After our successful trail-blazing efforts in the Blue Mountains, our marathon dash to Sydney was about to reach its end. We crossed the finish line later that same afternoon -- indeed, if you were to consider the iconic Sydney Harbour Bridge as the finish line then we actually crossed it three times!! Yes, in spite of my anally detailed route-mapping to get us to our hotel, we got lost and somehow ended up going BACK over the bridge in the OPPOSITE direction of our hotel with no way to get off the ramp. What’s worse, is that as we were heading up the ramp, we could see the sign for the road we wanted but with no way to get to it!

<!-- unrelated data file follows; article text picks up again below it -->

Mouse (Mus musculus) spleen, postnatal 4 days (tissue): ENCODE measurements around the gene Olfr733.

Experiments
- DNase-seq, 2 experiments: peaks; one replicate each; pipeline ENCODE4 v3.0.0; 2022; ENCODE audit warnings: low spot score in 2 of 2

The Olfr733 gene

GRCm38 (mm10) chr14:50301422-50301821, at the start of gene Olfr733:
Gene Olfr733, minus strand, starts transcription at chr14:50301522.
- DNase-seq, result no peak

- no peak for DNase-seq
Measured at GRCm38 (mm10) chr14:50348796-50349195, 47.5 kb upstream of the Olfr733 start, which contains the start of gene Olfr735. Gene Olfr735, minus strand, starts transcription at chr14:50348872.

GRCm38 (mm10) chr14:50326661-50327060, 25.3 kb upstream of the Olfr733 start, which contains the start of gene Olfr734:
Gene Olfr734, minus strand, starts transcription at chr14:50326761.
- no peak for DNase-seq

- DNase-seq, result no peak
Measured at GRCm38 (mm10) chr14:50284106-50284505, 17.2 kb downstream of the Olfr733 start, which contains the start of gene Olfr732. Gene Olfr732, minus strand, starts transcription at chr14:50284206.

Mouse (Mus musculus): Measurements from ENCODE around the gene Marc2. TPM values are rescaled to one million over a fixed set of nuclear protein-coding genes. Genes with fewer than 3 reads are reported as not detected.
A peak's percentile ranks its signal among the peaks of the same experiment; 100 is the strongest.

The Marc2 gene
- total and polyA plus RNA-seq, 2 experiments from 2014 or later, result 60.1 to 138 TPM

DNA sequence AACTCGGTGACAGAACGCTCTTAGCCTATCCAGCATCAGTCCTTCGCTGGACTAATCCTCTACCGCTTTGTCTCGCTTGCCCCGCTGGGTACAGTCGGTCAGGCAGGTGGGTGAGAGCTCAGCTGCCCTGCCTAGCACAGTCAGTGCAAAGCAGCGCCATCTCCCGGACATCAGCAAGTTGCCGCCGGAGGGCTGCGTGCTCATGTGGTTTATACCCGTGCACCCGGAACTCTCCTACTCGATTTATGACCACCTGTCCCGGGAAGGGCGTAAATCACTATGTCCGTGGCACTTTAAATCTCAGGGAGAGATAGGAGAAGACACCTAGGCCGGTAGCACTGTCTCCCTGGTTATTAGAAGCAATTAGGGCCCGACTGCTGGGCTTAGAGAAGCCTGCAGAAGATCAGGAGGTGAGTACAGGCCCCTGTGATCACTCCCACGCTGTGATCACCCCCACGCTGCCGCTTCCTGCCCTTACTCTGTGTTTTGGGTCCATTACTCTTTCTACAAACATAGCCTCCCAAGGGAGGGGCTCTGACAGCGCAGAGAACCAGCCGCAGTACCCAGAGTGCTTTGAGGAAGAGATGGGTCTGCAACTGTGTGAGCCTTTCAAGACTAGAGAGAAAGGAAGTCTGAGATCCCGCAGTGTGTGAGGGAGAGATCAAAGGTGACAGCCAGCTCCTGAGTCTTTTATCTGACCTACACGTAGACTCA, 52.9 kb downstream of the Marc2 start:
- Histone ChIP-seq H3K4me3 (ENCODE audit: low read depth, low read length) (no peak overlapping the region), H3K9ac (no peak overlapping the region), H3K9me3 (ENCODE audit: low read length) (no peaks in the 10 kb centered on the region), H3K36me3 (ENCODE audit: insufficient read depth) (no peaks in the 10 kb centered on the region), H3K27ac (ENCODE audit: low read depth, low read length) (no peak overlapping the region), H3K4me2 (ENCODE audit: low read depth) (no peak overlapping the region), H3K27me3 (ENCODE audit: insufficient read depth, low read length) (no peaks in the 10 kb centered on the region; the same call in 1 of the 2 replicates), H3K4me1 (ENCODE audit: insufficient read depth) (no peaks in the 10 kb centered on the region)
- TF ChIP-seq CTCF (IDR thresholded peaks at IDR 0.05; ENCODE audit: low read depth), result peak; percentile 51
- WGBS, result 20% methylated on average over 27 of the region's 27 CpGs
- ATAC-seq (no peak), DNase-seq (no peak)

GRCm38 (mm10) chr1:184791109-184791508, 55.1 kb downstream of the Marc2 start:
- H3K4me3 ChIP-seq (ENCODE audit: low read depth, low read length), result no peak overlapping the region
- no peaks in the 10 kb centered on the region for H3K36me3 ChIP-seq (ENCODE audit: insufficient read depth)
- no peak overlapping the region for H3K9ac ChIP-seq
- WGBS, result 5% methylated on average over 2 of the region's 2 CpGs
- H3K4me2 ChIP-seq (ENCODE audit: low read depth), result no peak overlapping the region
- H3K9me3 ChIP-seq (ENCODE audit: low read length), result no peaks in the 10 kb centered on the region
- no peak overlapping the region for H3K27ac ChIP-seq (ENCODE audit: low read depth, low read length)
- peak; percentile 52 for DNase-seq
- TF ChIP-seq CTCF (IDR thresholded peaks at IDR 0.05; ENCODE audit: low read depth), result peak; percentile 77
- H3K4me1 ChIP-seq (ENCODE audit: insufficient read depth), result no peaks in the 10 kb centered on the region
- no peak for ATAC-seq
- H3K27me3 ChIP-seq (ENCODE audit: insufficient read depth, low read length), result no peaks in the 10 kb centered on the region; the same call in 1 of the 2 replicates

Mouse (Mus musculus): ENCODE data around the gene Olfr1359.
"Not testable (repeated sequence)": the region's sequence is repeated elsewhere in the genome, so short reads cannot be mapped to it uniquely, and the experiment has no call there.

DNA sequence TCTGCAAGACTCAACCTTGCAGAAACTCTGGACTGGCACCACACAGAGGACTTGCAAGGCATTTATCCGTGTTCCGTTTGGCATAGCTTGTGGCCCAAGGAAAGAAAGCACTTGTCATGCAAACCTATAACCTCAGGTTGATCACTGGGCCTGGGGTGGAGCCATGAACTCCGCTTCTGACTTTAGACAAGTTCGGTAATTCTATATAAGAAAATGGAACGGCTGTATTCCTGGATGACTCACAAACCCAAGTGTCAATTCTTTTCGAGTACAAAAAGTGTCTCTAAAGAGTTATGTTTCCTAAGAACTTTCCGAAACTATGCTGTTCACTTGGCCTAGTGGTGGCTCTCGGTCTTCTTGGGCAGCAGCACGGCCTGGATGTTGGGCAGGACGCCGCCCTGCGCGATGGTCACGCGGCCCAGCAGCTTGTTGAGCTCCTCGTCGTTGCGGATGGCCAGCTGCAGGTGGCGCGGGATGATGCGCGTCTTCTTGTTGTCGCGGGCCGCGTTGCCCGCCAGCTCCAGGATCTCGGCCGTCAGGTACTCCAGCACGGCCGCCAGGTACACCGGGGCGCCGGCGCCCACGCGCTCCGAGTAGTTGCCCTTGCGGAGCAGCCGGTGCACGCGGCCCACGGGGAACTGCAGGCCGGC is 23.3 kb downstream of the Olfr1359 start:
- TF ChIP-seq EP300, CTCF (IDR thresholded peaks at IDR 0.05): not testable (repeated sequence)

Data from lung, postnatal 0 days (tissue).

After getting ourselves back over the bridge for the third time (the novelty was long since worn off by this time I might add), and improvising a turn or two, we finally arrived at our hotel, though our relationship suffered a bit of trauma and I was certain that back in her cave, Cecilia was counting her lucky stars to be leaving us behind in a few short days ;) Meanwhile, our hotel was a fantastic old building in the upscale Kirribili district -- only a stone’s throw from the Prime Minister’s harbour-side summer home, in fact. It was another fantastic find by yours-truly: incredible location, chockers full of old-world character and charm plus a price that we could live with! And lest I forget to mention a free buffet breakfast every morning which was all we needed to sell Dave on the place ;)